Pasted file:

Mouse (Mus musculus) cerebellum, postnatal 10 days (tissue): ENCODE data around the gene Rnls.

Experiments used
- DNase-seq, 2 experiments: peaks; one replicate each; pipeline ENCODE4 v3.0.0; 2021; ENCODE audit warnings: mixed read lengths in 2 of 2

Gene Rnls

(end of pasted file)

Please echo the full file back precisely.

Mouse (Mus musculus) cerebellum, postnatal 10 days (tissue): ENCODE data around the gene Rnls.

Experiments used
- DNase-seq, 2 experiments: peaks; one replicate each; pipeline ENCODE4 v3.0.0; 2021; ENCODE audit warnings: mixed read lengths in 2 of 2

Gene Rnls